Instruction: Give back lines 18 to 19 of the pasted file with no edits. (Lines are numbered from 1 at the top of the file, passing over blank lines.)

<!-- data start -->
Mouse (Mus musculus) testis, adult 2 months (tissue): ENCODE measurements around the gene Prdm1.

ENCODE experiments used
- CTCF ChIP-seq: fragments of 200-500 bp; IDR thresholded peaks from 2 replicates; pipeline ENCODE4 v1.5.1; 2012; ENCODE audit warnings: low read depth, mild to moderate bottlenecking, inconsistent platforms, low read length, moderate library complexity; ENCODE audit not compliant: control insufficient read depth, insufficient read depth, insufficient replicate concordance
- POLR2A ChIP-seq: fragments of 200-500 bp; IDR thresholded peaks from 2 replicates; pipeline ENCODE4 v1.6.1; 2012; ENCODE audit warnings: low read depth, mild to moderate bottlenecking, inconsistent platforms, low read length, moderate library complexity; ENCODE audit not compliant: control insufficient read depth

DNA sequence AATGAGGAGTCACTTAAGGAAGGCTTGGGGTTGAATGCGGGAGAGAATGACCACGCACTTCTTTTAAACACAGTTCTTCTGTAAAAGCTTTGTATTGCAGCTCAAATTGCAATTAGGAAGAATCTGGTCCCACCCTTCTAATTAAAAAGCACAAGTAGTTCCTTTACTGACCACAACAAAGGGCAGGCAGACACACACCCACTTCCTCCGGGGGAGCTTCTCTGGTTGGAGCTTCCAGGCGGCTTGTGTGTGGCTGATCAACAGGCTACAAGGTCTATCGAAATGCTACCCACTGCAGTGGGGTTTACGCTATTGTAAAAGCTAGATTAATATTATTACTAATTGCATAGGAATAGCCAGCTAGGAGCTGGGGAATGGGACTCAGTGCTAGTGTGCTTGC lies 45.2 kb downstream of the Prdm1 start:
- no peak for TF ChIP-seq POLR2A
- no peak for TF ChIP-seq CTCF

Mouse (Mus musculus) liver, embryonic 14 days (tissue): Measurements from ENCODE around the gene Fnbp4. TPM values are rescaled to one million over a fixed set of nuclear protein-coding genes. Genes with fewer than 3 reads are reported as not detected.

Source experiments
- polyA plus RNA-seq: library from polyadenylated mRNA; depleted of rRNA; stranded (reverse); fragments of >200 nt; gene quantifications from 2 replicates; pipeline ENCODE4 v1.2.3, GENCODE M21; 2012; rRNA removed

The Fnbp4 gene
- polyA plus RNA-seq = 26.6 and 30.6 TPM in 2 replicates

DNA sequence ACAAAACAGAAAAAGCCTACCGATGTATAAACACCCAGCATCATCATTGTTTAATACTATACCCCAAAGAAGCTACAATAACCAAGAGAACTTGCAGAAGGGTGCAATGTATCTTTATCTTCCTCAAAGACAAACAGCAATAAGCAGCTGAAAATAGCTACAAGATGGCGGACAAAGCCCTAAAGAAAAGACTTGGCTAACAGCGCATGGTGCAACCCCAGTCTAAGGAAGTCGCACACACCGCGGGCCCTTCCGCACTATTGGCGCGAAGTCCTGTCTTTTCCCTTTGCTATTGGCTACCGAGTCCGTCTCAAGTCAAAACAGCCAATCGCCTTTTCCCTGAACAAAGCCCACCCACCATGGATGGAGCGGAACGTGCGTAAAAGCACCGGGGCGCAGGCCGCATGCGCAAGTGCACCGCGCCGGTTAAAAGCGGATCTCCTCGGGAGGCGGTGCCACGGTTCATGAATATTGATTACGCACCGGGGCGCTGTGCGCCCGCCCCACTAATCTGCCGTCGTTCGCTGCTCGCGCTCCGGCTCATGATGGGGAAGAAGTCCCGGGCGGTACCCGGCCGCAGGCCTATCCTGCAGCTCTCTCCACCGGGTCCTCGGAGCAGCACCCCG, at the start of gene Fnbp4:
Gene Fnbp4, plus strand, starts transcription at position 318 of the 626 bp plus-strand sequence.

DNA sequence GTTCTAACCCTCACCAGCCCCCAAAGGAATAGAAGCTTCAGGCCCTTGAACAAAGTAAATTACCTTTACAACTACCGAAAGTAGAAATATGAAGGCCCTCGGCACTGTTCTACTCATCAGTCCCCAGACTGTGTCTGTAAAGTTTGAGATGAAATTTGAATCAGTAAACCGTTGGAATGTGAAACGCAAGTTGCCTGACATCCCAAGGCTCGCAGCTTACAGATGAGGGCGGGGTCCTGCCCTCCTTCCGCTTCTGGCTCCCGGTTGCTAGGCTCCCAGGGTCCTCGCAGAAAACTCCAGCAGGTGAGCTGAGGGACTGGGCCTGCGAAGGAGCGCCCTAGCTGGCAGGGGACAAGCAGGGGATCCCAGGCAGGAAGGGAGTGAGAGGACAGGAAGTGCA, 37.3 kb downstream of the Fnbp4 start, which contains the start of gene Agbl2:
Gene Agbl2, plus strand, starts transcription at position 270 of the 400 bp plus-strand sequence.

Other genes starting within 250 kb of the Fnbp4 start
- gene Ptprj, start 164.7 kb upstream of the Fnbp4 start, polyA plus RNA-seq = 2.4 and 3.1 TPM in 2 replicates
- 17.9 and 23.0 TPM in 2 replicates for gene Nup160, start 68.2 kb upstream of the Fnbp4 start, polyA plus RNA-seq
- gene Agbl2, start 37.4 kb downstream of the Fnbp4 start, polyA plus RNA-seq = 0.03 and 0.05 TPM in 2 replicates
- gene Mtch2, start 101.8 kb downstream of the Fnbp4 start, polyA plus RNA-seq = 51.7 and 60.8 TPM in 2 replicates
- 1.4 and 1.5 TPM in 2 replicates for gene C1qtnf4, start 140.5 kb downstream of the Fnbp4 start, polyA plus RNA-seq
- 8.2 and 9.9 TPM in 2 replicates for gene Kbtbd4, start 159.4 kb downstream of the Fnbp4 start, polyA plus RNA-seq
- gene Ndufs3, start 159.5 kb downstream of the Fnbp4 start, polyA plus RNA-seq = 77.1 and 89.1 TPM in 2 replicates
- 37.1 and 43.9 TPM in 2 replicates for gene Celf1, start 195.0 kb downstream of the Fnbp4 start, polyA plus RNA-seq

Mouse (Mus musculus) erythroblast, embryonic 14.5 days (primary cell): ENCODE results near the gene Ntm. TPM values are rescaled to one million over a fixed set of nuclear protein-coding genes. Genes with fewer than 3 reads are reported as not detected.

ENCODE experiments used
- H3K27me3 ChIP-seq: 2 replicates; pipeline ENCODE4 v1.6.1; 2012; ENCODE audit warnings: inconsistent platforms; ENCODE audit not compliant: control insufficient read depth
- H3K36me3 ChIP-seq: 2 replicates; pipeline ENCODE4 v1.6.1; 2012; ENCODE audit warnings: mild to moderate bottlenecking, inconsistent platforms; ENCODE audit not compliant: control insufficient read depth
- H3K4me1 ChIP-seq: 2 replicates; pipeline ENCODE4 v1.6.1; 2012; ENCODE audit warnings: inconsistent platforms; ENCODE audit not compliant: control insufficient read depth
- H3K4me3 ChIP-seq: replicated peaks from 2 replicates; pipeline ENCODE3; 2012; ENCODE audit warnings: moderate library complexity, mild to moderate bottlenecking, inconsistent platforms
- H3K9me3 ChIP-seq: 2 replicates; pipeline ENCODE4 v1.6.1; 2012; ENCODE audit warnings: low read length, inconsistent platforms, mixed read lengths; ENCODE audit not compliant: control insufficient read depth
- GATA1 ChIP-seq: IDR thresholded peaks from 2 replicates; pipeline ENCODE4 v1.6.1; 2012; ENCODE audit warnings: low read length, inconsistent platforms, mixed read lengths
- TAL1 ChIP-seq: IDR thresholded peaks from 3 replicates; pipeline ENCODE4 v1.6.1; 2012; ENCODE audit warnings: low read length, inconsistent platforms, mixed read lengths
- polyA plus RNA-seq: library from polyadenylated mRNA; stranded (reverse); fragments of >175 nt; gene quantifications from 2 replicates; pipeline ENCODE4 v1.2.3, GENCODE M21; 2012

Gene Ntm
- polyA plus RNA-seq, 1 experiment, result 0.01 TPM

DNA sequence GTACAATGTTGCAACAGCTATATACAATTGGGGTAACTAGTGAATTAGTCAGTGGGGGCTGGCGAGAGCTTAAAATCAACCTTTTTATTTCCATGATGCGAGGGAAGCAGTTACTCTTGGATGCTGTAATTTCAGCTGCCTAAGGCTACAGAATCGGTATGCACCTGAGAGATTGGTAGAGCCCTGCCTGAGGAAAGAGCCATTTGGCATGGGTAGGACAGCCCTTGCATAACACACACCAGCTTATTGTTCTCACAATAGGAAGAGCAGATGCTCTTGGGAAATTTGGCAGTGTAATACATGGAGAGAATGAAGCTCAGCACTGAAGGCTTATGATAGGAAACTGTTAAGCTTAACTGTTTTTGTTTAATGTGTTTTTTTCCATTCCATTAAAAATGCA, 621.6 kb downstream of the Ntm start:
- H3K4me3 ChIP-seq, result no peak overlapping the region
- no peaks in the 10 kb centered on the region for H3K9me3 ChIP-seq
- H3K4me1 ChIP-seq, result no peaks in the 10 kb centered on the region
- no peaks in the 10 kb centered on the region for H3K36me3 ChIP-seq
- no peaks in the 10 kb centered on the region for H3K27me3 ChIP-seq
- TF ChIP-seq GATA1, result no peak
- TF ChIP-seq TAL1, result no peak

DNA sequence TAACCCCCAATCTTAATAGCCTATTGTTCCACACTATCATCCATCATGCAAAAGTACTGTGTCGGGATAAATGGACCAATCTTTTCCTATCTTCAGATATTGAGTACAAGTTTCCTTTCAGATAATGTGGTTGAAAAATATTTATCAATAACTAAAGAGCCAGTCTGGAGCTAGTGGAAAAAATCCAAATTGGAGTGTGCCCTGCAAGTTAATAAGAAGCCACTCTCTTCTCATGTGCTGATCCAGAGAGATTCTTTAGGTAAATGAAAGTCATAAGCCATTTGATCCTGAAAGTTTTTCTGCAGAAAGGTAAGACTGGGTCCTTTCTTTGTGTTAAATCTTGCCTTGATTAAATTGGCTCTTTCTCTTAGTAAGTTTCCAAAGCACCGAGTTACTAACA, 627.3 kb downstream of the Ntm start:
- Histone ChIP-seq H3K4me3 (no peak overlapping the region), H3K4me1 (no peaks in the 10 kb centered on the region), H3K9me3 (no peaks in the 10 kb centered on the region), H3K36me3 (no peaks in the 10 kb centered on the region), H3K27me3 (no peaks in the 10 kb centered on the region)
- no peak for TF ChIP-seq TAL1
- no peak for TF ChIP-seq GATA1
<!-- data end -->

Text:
- gene Ptprj, start 164.7 kb upstream of the Fnbp4 start, polyA plus RNA-seq = 2.4 and 3.1 TPM in 2 replicates
- 17.9 and 23.0 TPM in 2 replicates for gene Nup160, start 68.2 kb upstream of the Fnbp4 start, polyA plus RNA-seq